Removing These Limitations
Given the above limitations and downsides, we evaluated many options and created a short list of requirements for a viable replacement:
No requirement for special hardware - like the rest of Hadoop, we should depend only on commodity hardware — in particular, on physical nodes that are part of existing clusters.
No requirement for custom fencing configuration - fencing methods such as STONITH require custom hardware; instead, we should rely only on software methods.
No SPOFs - since the goal here is HA, we don’t want to simply push the HA requirement onto another component.
Given the requirement to avoid SPOFs and custom hardware, we knew that any design we decided upon would involve storing multiple replicas of the metadata on multiple commodity nodes. Given this, we added the following additional requirements:
Configurable for any number of failures - rather than designing a system which only tolerates a single failure, we should give operators the flexibility to choose their desired level of resiliency, by adding extra replicas of the metadata.
One slow replica should not affect latency - because the metadata write path is a critical component for the performance of NameNode operations, we need to ensure that the latency remains low. If we have several replicas, we need to ensure that a failure or slow disk on one of the replicas does not impact the latency of the system.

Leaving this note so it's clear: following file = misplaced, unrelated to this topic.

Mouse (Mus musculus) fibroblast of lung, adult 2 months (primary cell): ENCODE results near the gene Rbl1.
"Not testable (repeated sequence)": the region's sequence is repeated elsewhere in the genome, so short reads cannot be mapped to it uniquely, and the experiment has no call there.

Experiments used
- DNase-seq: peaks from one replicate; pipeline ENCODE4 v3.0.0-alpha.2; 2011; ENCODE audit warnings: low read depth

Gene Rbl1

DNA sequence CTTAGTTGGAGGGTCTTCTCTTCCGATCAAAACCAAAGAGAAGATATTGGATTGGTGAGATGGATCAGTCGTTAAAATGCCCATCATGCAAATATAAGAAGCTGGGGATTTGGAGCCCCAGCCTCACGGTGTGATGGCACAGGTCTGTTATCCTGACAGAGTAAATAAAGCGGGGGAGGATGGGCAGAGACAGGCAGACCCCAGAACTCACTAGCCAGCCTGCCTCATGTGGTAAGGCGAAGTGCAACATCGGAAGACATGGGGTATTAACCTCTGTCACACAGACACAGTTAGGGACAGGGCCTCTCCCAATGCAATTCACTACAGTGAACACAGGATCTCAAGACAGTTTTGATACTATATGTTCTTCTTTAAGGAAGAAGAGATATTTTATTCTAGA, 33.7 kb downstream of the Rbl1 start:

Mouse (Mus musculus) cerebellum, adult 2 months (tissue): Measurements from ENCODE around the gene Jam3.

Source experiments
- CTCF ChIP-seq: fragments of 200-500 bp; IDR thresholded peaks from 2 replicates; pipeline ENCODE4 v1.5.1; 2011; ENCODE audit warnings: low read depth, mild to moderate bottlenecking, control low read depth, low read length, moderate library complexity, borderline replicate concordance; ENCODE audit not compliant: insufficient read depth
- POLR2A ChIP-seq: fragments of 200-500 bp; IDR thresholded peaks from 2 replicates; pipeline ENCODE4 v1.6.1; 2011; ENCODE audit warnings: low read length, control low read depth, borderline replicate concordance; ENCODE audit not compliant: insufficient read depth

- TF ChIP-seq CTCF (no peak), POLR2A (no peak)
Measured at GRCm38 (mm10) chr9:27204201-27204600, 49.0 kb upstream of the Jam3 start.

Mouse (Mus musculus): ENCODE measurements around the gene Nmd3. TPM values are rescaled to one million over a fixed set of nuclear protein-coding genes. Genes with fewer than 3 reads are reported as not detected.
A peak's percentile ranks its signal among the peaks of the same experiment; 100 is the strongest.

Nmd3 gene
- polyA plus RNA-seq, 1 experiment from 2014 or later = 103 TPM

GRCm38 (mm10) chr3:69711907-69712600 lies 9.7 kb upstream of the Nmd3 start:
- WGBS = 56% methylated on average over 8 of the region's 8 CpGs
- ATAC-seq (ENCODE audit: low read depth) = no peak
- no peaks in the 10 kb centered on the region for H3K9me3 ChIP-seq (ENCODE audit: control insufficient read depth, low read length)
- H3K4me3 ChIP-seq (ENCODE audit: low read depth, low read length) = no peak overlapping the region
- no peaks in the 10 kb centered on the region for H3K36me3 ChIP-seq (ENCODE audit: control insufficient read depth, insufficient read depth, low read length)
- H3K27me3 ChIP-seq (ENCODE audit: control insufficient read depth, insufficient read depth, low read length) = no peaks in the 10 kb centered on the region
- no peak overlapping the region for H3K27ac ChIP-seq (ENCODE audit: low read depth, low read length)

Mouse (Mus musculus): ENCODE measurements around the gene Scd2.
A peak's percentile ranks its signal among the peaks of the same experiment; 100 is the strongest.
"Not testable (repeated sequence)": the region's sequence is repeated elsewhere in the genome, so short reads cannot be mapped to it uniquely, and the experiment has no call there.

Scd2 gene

Adding journal replicas should not negatively impact latency - if we allow administrators to configure extra replicas to tolerate several simultaneous failures, this should not result in an adverse impact on performance.
As a company focused on making Hadoop easier to deploy and operate, we also considered the following operational requirements:
Consistency with other Hadoop components- any new components introduced by the design should operate similarly to existing components; for example, they should use XML-based configuration files, log4j logging, and the same metrics framework.
Operations-focused metrics - since the system is a critical part of NameNode operation, we put a high emphasis on exposing metrics. The new system needs to expose all important metrics so that it can be operated in a long-lived production cluster and give early warnings of any problems — long before they cause unavailability.
Security - CDH offers comprehensive security, including encryption on the wire and strong authentication via Kerberos. Any new components introduced for the design must uphold the same standards as the rest of the stack: for customers requiring encryption, it is just as important to encrypt metadata as it is to encrypt data.
After discussion internally at Cloudera, with our customers, and with the community, we designed a system called QuorumJournalManager. This system is based around a simple idea: rather than store the HDFS edit logs in a single location (eg an NFS filer), instead store them on several locations, and use a distributed protocol to ensure that these several locations stay correctly synchronized. In our system, the remote storage is on a new type of HDFS daemon called the JournalNode. The NameNode acts as a client and writes edits to a set of JournalNodes, and considers the edits committed when they have been replicated successfully to a majority of these nodes.